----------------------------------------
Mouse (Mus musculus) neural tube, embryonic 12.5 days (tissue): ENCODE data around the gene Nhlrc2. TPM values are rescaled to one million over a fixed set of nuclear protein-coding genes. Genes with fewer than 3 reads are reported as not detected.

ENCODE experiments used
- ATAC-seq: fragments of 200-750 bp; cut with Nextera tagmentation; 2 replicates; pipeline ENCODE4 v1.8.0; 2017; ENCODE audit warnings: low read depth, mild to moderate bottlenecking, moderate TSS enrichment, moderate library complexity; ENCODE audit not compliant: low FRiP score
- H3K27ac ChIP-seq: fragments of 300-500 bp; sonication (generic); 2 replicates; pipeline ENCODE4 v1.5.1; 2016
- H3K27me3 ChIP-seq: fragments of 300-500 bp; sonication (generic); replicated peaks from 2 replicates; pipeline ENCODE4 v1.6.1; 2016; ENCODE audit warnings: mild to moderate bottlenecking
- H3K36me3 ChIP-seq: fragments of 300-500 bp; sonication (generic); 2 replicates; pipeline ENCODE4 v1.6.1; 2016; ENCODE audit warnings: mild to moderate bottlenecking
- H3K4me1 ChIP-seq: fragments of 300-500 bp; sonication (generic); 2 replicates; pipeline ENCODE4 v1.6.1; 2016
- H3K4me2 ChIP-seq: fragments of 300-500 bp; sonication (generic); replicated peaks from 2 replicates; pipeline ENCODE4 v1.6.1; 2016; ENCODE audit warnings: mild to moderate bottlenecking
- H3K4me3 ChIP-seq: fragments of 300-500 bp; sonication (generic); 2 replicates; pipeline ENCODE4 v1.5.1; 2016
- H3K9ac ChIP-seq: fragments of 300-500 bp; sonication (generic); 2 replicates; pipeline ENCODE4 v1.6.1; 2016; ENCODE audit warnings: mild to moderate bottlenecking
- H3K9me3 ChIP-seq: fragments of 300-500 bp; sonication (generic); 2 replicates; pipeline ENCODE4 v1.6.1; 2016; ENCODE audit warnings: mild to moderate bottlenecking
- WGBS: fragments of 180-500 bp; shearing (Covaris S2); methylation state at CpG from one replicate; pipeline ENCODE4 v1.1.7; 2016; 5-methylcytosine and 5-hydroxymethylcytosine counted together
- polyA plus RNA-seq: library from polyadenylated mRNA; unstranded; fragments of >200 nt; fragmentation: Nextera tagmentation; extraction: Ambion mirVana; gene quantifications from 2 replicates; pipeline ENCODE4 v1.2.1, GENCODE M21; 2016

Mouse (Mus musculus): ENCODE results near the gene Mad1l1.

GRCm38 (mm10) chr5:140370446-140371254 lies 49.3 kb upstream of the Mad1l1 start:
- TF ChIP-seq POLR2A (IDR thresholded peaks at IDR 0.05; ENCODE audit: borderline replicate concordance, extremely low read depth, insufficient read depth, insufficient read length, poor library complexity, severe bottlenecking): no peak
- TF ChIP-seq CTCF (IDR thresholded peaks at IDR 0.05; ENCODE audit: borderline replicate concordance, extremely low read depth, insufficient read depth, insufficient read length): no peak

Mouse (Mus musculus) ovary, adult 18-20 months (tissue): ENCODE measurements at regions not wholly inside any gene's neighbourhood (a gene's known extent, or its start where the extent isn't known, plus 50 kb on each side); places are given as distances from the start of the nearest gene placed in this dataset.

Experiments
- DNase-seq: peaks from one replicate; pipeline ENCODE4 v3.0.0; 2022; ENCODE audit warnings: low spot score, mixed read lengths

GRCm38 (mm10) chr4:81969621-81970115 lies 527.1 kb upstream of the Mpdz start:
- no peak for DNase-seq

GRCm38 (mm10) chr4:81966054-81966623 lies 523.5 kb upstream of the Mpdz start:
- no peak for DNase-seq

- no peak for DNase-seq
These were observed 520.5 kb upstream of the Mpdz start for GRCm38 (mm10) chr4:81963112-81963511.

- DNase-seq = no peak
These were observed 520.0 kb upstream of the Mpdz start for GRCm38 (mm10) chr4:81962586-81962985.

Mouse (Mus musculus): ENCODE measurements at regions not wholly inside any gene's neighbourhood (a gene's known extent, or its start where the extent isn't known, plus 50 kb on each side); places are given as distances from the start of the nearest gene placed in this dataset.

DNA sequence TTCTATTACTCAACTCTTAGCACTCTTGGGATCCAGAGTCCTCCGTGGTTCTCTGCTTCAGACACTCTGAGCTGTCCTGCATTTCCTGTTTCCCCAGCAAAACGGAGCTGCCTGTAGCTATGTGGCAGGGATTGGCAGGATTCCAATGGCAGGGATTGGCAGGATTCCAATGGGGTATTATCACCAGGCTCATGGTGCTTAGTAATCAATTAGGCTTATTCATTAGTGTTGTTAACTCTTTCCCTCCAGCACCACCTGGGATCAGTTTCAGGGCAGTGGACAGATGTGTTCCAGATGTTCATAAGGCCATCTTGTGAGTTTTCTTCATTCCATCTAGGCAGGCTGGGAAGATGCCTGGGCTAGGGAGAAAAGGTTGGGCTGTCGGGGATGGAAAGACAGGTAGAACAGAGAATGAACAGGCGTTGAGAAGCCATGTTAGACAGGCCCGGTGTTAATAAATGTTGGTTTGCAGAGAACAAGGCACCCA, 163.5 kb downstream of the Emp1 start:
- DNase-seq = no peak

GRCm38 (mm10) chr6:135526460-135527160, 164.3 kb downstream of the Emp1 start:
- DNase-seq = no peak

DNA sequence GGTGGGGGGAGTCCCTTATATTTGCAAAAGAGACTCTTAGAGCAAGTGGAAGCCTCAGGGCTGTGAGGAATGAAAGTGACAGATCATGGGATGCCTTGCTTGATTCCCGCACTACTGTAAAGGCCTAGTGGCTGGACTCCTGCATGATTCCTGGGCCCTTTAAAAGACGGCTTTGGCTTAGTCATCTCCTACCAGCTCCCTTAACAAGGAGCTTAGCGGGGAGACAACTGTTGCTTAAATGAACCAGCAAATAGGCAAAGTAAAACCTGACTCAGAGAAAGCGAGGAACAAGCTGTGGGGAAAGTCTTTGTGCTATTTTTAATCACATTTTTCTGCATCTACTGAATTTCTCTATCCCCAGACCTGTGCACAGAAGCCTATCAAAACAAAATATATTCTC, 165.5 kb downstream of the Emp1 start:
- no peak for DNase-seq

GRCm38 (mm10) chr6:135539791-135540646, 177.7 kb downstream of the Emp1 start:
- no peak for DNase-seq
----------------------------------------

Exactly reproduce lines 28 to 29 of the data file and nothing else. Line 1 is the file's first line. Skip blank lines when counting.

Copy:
These were observed 520.0 kb upstream of the Mpdz start for GRCm38 (mm10) chr4:81962586-81962985.

Mouse (Mus musculus): ENCODE measurements at regions not wholly inside any gene's neighbourhood (a gene's known extent, or its start where the extent isn't known, plus 50 kb on each side); places are given as distances from the start of the nearest gene placed in this dataset.